What is it about?

This research shows that a Z chromosome gene controls the choice between the gonad becoming an ovary or a testes. Males birds have two Z chromosomes and two copies of the DMRT1 gene and form testes. Females have a single Z chromosome and one copy of the DMRT1 gene and form an ovary. We genome edited male chicken to have a single copy of the DMRT1 gene and these males formed an ovary.

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Why is it important?

Egg production depends on producing layer hen chicken. An equal number of layer male chicks are hatched and these males are culled. This is a growing welfare concern. One solution would be to switch the sex (sex reverse) male chicken so that they can lay eggs. Our research shows that male chickens with an ovary cannot lay eggs, the gonad of these birds is sex reversed but the body of the chicken is still male. This means that another solution will need to be found to reduce the number of male birds.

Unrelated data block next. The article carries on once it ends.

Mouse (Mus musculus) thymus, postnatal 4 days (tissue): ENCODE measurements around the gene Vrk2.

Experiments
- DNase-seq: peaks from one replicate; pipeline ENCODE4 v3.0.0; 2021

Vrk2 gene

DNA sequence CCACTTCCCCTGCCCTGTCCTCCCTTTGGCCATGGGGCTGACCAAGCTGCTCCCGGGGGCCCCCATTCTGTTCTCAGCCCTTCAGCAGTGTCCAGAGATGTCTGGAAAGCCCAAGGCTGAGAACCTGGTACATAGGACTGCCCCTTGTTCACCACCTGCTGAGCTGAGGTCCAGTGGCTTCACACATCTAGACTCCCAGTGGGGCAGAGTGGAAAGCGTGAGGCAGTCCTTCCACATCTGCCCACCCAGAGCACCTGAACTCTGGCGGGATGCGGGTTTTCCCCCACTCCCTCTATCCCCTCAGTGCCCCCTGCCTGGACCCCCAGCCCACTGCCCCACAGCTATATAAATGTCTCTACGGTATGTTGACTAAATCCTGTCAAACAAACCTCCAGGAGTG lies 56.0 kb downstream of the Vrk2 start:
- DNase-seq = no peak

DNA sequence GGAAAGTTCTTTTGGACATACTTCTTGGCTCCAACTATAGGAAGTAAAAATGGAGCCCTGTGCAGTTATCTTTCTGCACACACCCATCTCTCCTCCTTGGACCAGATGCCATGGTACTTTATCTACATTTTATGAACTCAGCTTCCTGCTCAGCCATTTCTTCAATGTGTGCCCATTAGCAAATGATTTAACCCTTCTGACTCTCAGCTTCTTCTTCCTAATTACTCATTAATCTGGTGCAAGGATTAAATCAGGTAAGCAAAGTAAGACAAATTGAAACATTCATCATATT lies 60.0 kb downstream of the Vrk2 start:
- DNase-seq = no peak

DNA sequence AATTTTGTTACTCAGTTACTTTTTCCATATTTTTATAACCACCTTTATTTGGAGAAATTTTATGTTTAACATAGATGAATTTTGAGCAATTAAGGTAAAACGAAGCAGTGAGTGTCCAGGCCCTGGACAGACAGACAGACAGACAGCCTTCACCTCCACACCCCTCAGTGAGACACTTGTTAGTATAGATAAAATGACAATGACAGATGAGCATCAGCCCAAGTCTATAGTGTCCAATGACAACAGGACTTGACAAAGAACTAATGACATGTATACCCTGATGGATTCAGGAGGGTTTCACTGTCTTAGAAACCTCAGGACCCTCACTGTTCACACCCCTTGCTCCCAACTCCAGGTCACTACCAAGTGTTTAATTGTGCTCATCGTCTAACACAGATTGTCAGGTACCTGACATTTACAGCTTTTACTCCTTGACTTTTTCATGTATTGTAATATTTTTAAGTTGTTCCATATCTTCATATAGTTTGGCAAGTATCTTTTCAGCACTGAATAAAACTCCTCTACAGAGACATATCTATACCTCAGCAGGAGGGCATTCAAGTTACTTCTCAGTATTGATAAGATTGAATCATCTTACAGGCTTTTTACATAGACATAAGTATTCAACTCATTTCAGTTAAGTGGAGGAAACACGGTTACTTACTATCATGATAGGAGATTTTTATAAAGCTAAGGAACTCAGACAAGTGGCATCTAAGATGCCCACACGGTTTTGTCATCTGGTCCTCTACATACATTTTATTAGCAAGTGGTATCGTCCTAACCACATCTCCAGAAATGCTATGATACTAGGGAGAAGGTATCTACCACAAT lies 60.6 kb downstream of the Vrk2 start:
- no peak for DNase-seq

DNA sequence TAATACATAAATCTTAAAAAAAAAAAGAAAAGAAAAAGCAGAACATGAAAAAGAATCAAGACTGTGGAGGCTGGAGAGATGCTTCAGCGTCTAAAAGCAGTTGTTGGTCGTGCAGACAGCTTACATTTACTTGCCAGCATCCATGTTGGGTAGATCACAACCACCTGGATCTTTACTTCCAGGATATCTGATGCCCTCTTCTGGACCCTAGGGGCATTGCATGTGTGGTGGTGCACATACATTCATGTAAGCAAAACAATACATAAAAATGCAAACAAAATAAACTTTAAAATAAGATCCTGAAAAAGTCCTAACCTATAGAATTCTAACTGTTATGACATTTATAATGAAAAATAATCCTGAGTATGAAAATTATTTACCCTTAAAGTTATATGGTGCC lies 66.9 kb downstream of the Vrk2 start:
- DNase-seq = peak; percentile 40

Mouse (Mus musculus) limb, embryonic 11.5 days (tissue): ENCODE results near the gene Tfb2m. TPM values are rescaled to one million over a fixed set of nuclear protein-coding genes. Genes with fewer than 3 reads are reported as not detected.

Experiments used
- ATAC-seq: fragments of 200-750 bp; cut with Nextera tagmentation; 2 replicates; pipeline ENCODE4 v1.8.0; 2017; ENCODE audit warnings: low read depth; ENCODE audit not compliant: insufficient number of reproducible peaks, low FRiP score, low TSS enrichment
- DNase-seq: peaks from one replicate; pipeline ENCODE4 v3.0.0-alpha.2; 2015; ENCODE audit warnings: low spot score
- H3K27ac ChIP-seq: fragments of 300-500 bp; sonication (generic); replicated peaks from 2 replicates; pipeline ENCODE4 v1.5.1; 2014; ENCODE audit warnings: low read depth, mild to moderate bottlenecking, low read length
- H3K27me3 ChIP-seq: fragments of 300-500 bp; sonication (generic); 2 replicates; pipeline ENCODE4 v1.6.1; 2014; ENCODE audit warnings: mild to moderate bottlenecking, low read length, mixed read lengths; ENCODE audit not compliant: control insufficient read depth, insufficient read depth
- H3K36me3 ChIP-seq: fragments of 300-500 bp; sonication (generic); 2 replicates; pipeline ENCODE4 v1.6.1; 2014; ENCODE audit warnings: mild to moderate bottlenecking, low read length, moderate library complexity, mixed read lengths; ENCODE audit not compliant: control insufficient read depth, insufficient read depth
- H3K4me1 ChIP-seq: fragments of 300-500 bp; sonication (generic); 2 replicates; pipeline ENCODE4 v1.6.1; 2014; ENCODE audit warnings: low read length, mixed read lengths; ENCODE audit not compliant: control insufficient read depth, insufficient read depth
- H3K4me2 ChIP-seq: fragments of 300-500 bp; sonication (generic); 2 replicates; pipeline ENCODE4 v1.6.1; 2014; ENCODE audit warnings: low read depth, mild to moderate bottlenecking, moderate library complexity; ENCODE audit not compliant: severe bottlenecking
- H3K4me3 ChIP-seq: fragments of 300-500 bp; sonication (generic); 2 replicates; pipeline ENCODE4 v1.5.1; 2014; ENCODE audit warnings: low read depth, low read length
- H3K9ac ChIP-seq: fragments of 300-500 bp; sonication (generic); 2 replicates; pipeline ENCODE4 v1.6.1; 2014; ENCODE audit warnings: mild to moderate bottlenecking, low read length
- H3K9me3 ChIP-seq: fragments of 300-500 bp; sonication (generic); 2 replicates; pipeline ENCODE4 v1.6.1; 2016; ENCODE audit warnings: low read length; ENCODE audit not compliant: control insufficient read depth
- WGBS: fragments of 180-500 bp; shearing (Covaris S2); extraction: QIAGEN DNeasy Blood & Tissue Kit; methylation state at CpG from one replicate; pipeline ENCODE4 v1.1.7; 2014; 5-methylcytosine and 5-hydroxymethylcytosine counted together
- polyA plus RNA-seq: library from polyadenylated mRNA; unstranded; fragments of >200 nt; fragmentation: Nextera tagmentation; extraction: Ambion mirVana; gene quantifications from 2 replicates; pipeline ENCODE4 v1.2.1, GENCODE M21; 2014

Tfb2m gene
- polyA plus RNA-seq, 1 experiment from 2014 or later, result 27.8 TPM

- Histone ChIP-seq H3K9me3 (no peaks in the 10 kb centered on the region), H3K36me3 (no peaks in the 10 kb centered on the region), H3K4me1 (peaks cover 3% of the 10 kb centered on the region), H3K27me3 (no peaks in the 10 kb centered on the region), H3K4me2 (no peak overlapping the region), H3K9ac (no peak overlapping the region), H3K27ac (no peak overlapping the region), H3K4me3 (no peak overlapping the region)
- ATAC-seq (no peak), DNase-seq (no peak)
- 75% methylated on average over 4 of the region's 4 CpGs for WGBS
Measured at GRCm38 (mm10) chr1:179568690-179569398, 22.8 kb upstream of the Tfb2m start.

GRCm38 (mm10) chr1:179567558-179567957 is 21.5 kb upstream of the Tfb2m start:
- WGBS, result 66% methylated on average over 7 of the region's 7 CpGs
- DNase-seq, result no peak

Perspectives

This research makes use of sterile surrogate chicken developed in my laboratory. Using this surrogate host to carry the male genome edited reproductive cells, we were able to directly breed many of the genome edited offspring. We feel this is a 3R approach for breeding genome edited chicken for research.

MIKE mcgrew
University of Edinburgh

Read the Original

This page is a summary of: Primary sex determination in birds depends on DMRT1 dosage, but gonadal sex does not determine adult secondary sex characteristics, Proceedings of the National Academy of Sciences, March 2021, Proceedings of the National Academy of Sciences, DOI: 10.1073/pnas.2020909118.
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